To Visit or Not to Visit: Is the Leaning Tower of Pisa Worth Seeing?
Let’s face it: everyone who visits Italy really wants to see the famous Leaning Tower of Pisa. To be honest, I’m just not really sure what all the fuss is about. It’s just one of the hundreds of towers found throughout Italy, except this one happens to be leaning. In fact, this is not the only leaning tower in Italy! I distinctly recall seeing one in Venice and another on the island of Burano. A little research tells me that there are actually seven leaning towers in Italy, and three of them are located in Venice. So take that Pisa.
Would I incorporate Pisa into a planned itinerary?
If I am in the vicinity would I make an effort to see it?
So the obvious question is should you make the time to get to Pisa to see this famous Italian landmark, and is it worth the effort? The answer really depends on where you are coming from and how much time, energy, and money you are willing to spend to see it.
To be honest, there are plenty of other interesting sites to see across Italy, so dedicating half a day to a full day just to see the Leaning Tower of Pisa means less time spent elsewhere. On the flip side, we are all tourists at heart, and certainly, there is something about this tower that lures visitors from all over the world, so why not see it? I will tell you that I have actually been to Pisa twice to see the tower. Neither visit was really planned, but because we were close by, it was easy to get to and we figured we might as well see it.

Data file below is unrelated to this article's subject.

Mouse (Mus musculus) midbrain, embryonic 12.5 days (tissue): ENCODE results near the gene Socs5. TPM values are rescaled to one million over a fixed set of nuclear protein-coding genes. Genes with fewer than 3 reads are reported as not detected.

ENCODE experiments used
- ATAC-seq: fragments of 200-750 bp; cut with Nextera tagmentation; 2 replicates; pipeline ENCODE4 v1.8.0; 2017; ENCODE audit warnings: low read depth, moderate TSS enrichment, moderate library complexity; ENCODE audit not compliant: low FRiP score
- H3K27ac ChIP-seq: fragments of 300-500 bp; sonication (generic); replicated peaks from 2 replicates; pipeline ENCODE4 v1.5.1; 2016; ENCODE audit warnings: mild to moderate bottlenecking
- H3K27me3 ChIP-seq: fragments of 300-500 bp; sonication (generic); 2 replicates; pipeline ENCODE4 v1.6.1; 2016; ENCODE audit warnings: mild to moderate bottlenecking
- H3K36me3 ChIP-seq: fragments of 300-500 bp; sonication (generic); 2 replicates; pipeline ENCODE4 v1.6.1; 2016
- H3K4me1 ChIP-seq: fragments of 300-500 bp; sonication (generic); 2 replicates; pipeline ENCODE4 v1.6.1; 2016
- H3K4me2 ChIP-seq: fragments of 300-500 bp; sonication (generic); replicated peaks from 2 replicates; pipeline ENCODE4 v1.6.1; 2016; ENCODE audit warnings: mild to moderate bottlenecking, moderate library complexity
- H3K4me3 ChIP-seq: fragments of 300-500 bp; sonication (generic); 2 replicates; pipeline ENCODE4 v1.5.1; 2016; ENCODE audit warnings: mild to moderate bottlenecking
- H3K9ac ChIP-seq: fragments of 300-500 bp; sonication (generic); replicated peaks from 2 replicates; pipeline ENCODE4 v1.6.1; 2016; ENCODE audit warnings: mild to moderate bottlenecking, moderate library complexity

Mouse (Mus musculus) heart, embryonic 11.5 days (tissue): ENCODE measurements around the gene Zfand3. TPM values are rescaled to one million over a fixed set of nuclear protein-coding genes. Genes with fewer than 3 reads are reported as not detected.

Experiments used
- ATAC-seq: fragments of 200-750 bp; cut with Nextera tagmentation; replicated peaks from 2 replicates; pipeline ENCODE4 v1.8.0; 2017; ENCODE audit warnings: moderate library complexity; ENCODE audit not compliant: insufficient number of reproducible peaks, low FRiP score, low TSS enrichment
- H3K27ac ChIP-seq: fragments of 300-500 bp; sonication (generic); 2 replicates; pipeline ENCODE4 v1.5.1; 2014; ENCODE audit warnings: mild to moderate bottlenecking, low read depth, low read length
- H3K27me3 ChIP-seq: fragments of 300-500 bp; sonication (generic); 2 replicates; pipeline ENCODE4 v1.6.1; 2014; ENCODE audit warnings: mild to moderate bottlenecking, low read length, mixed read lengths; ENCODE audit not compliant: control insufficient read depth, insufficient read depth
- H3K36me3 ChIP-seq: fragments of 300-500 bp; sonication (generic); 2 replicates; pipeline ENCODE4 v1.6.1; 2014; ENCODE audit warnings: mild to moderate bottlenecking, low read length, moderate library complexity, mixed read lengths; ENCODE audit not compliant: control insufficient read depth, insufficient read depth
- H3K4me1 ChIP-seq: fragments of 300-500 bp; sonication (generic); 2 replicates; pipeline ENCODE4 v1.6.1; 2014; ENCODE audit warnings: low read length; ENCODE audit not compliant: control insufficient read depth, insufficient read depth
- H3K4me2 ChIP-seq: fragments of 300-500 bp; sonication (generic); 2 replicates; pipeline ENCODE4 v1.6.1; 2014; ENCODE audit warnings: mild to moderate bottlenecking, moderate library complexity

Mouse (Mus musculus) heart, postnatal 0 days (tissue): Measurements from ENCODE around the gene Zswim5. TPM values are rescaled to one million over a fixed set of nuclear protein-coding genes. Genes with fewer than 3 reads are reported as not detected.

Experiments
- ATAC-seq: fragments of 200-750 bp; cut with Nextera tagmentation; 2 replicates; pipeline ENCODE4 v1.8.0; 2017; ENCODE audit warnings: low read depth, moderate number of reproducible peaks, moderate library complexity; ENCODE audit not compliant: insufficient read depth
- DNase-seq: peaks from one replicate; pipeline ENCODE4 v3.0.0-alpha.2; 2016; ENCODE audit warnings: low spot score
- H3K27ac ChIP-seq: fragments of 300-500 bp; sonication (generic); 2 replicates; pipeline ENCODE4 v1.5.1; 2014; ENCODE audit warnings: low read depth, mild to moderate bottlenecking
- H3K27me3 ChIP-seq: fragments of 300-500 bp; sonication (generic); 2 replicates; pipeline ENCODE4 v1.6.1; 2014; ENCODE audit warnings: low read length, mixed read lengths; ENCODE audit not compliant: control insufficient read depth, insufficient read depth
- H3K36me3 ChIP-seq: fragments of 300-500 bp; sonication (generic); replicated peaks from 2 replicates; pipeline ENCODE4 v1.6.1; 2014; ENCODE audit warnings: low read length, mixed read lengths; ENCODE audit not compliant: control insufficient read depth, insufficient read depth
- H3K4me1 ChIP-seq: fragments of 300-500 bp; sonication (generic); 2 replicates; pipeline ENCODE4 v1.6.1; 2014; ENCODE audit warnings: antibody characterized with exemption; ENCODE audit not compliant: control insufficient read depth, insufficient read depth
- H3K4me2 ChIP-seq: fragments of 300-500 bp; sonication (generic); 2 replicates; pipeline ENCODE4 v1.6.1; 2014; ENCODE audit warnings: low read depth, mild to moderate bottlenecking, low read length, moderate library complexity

What Is There to See Besides the Tower?
The entire tower complex is known as the Piazza die Miracoli, or the Field of Miracles. Four buildings make up the complex, including the Bell Tower (Campanile), the Cathedral of Pisa, the Baptistery, and the cloister that encloses part of the cemetery. The Cathedral of Pisa—one of Italy’s Grand Cathedrals—is a magnificent building that was started in 1063 and completed in 1092, almost 80 years before construction began on the tower. The entire complex is contained within a walled area and is very compact with everything within close proximity to each other.
If you venture outside of the complex in search of interesting sites, I’m afraid there is not a great deal to see, at least in my opinion. There is the Botanical Garden, the Piazza del Cavalieri, and a scenic path along the Arno River, but most visitors seem interested in seeing just the tower.
I've been to the Leaning Tower of Pisa. It's a tower, and it's leaning. You look at it, but nothing happens, so then you look for someplace to get a sandwich.— Danny DeVito
Hopefully, I haven’t swayed you out of visiting the Leaning Tower of Pisa. It is certainly one of Italy’s most popular attractions, and it draws visitors from all over the world. It’s actually a lot of fun to people watch the crowds in the complex as they try to get their photos and selfies. Like it or not, this tower is a part of Italy’s legacy, and the community of Pisa has gone to great lengths to preserve the tower and make sure that it is safe for visitors to view and climb.
Interesting Tower Facts
- Construction started in 1173 and finished in 1399.
- The tower was originally planned to be 60 meters tall.
- Its height today is 56.67 meters on the high side and 55.86 meters on the low side.
- Surprisingly, there is confusion and controversy over the number of steps to the top. Various websites range from 250 to 297, which seems like a large margin of error. According to a website I found where they actually counted the steps while filming the ascent, there are 269 steps to the top of the tower. I believe this number is correct.
- The tower has eight stories, which includes the top floor bell chamber.
- There are seven bells in the tower, one for each note on the musical major scale.
- The tower is leaning due to the soft and unstable clay soil upon which it was built, and an inadequate foundation.
- By 1178, as construction reached the third story, the tower had already begun to lean.